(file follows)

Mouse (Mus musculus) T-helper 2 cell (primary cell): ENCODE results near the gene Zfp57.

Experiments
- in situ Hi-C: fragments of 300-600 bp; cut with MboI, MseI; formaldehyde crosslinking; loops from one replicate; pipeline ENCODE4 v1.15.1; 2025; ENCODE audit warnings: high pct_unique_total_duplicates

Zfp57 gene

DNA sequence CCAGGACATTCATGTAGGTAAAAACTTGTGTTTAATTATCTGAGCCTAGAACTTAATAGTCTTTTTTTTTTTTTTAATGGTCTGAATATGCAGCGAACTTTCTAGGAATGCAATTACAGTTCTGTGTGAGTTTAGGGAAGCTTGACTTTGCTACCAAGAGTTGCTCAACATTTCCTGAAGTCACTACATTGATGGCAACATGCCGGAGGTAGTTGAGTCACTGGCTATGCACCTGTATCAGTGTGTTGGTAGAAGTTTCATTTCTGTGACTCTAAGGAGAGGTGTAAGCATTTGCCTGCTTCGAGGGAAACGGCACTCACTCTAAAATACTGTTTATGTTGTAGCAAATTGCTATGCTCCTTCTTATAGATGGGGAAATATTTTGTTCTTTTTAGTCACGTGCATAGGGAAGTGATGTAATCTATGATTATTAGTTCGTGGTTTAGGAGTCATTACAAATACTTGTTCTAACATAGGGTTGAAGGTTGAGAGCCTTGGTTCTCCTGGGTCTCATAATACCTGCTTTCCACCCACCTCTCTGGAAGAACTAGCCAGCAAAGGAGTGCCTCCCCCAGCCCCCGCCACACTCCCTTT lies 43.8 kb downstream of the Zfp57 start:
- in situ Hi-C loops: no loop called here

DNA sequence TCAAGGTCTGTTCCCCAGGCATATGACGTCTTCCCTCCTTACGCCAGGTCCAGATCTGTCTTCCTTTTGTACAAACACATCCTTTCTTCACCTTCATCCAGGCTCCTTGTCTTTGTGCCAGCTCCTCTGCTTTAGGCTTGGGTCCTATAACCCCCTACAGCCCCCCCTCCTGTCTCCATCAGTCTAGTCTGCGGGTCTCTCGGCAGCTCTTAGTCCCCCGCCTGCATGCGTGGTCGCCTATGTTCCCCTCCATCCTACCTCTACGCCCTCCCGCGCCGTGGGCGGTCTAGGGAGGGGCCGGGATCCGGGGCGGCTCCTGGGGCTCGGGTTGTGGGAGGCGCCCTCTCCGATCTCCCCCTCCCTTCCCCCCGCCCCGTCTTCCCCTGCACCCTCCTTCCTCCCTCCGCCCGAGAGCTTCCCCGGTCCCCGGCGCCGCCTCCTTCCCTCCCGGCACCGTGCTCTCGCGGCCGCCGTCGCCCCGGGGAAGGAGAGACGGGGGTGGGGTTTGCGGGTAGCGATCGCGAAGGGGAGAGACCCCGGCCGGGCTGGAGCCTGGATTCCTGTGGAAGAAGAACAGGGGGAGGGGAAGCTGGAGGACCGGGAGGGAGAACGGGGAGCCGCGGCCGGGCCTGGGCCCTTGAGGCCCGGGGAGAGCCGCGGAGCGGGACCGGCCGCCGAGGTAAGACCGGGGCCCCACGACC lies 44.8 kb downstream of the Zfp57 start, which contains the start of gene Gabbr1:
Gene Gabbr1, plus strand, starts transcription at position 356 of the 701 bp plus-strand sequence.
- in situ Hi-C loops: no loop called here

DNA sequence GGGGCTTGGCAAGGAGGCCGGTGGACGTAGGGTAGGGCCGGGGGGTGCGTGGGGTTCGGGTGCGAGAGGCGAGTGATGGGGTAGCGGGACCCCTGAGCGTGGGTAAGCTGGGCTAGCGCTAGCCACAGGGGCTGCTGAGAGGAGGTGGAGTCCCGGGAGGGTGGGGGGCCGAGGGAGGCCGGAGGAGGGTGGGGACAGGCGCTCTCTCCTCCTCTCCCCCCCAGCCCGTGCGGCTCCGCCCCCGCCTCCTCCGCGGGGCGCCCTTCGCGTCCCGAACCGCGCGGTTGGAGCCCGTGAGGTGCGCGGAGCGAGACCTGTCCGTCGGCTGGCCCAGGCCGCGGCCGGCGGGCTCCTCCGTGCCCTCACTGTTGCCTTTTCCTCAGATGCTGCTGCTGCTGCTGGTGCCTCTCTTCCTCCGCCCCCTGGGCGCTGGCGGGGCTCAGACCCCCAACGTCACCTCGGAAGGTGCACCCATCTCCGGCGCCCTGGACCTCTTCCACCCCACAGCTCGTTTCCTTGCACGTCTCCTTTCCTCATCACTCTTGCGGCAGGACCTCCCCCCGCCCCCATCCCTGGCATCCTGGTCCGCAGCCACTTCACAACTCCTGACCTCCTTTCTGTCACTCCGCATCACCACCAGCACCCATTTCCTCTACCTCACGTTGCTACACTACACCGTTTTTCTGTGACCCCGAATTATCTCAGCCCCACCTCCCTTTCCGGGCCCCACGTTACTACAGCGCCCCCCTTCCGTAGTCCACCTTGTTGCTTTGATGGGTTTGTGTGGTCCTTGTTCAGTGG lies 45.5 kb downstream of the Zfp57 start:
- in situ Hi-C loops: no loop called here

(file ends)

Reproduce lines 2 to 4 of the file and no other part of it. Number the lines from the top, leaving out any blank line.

Experiments
- in situ Hi-C: fragments of 300-600 bp; cut with MboI, MseI; formaldehyde crosslinking; loops from one replicate; pipeline ENCODE4 v1.15.1; 2025; ENCODE audit warnings: high pct_unique_total_duplicates

Zfp57 gene